The Ultra Value Wine Challenge, now on the hunt for the best canned wines in SA!

Cool, current and … overdue!

Canned wines have been on a few store shelves for some time now.  It’s been a slow pace though. The pandemic, the restrictions, other stuff, all got in the way.

A renewed  surge is helpful.  But together lets now achieve more.

We have added a new category:  Canned Wine!  Ultra Value Wine Challenge continues to lead the way.

We are keen to let the judges find the best of the best from South African canned wine producers.  Together, let’s build the market.

Ultra Value winning wines are the definitive list of affordable, delicious wines in SA.

Dont miss out on the opportunity to be on that list!

Enter now – click here

 

 

The high-quality panel of independent wine judges score each wine, based only on quality. Then a value formula will again be applied to each wine. This will uplift the score based on price, converting it to a final VALUE-ADJUSTED score.

All wines that pass the quality threshold will be eligible for an award.  The resulting VALUE adjusted scores out of 100 points will then award each wine one of the following medals:

  • Wine of the Year
  • Double Gold
  • Gold
  • Silver

Compelling reasons to enter your wines now

  1. High visibility
  2. Consumer friendly ≤ R150
  3. Gain listings; sell more wines
  4. Top quality judges and protocol
  5. High impact bottle stickers that impact positively on sales

To enter the Challenge, simply click HERE or go to the Buy Better Wine website.

Good luck!

 

 

Has alcohol-free wine finally come of age?

(article courtesy of @winematcher The Guardian)

Demand for low- and no-alcohol wines has rocketed in recent years, and the market is finally rising to the occasion

It may seem a bit weird to you to go to the London Wine Fair to taste wine that’s alcohol-free, but if you want to know what’s happening in the drinks world, the no- and low-alcohol or nolo sector, as it’s chirpily called, is where much of the action is: “Forty-nine percent of UK adults are either not drinking any alcohol or are planning to cut down,” says Laura Willoughby of the campaigning group Club Soda. And, according to Lucky Saint, the leading alcohol-free beer brand, 7.9m adults took part in dry January this year, compared with 6.5m in 2021.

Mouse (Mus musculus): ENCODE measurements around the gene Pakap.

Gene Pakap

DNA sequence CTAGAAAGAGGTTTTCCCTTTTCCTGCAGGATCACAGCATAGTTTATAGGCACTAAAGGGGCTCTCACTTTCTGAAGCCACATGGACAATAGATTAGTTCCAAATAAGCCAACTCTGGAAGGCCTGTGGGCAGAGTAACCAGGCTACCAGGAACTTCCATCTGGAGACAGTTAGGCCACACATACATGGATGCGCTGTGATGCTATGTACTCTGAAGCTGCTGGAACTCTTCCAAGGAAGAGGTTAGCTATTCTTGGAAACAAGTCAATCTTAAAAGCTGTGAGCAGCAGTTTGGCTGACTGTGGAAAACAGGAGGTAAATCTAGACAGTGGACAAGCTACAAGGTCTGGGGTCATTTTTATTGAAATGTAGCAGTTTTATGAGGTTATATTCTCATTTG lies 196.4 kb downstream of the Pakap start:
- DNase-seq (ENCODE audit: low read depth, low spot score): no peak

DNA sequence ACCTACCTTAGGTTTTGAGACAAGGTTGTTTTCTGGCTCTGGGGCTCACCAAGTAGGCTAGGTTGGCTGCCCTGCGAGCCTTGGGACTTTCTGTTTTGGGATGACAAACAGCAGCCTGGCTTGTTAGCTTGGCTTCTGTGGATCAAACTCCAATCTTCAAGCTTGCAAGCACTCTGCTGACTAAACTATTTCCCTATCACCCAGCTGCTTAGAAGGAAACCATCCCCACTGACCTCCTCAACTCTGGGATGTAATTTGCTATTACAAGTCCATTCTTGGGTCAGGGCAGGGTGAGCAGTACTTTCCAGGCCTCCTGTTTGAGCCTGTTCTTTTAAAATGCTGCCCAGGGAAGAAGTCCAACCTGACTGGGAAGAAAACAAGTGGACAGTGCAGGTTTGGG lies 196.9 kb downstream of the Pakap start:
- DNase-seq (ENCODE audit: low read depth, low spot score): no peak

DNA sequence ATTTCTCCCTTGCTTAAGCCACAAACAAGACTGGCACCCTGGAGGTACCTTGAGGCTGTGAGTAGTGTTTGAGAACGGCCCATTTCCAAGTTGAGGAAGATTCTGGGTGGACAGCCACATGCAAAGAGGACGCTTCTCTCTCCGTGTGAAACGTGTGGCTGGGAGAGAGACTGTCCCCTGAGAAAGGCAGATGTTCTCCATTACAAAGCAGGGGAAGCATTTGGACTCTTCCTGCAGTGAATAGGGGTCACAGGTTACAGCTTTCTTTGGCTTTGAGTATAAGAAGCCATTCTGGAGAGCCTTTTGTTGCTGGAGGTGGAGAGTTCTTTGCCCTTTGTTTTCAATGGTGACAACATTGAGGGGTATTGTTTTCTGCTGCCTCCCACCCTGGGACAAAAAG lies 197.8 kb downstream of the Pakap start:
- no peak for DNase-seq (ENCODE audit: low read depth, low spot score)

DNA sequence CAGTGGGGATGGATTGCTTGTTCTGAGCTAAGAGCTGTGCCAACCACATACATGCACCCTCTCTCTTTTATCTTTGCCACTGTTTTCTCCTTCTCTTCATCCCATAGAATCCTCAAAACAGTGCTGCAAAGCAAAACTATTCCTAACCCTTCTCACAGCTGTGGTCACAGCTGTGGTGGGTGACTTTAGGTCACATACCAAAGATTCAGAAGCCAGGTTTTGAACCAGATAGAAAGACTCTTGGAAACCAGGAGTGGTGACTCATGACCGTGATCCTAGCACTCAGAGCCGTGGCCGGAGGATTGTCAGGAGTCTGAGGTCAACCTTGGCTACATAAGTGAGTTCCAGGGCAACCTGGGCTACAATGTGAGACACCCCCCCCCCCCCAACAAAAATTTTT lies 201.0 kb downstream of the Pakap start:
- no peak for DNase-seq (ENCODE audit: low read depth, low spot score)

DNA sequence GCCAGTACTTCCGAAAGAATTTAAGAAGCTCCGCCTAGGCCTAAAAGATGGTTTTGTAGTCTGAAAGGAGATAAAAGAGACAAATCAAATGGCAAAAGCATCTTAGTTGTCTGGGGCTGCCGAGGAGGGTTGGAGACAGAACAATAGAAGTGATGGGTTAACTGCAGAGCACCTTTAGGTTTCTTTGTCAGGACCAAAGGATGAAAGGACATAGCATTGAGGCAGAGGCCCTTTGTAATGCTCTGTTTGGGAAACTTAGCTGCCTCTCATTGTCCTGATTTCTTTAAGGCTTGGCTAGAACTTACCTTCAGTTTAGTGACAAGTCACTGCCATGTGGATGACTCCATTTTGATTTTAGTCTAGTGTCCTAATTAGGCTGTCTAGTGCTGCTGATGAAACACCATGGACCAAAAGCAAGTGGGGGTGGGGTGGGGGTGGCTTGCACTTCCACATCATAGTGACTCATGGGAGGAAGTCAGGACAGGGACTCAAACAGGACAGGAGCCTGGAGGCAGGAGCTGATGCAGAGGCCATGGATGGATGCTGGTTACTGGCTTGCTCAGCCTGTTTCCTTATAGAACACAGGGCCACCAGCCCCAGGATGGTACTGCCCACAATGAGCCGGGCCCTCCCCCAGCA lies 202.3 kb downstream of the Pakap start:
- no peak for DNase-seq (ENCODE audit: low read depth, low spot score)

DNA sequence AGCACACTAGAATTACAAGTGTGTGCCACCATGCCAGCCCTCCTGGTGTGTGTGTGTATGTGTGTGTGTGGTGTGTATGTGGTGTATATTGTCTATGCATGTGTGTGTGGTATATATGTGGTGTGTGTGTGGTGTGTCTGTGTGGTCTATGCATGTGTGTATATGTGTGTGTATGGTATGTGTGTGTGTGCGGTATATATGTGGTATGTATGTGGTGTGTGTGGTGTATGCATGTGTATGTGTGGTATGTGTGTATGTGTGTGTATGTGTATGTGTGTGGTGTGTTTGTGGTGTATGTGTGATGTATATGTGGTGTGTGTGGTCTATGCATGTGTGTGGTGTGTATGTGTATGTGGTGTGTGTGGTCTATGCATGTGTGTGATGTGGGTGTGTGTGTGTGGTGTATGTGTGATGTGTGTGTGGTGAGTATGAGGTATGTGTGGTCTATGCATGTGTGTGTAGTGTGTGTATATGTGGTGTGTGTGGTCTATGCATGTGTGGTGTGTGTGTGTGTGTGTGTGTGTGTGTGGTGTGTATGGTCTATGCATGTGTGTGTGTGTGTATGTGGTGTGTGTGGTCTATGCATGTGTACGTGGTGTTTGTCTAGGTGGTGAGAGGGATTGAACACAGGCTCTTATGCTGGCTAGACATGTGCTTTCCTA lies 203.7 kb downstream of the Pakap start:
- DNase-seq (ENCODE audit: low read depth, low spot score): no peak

That said, you don’t really need to look at the stats – instead, just trust the evidence of your own eyes. Almost every deli, healthfood shop and cafe these days has shelves full of alcohol-free drinks. I found the raspberry and rosemary cordial in today’s pick at one of my locals, the Sunday General in Bristol, and it could happily do duty for a pinot noir.

While it’s comparatively easy to switch to no- and low-alcohol beer (Lucky Saint is my usual go-to), booze-free wine is a much harder nut to crack. Not so bad, maybe, for people who have never drunk alcohol or who need to give up for an extended period, but much less gratifying for wine drinkers who want to take the odd day off. The good news is that some reasonably impressive products are finally beginning to appear on the market, including the VFMS 0.0% by cava producer Vallformosa that I mentioned the other week, as well as hard-to-nail reds from the likes of Noughty (yes, some makers do have rather irritating names).

And they continue to improve as well: when I tried the prototype of Blurred Vines’ Spark a few months ago, I wasn’t that impressed, but now I’d happily drink it instead of a pet nat (pétillant naturel, or naturally sparkling wine). There’s certainly a market out there, too: in the year to October 2021, the market for low- and no-alcohol wines grew by 64.1%, or £149m, according to Club Soda’s Willoughby.

Interestingly, I’ve always seen price as a stumbling block, but Willoughby, who ran a pop-up shop this year, says there’s surprisingly little resistance to paying similar prices to full-strength drinks: “It’s a question of social inclusion,” she says. “People want to feel involved when their friends are drinking. A good alcohol-free hits your reward centres and people don’t mind paying for rewards.” Hopefully, pubs and restaurants whose nolo offering still has a long way to go will take note.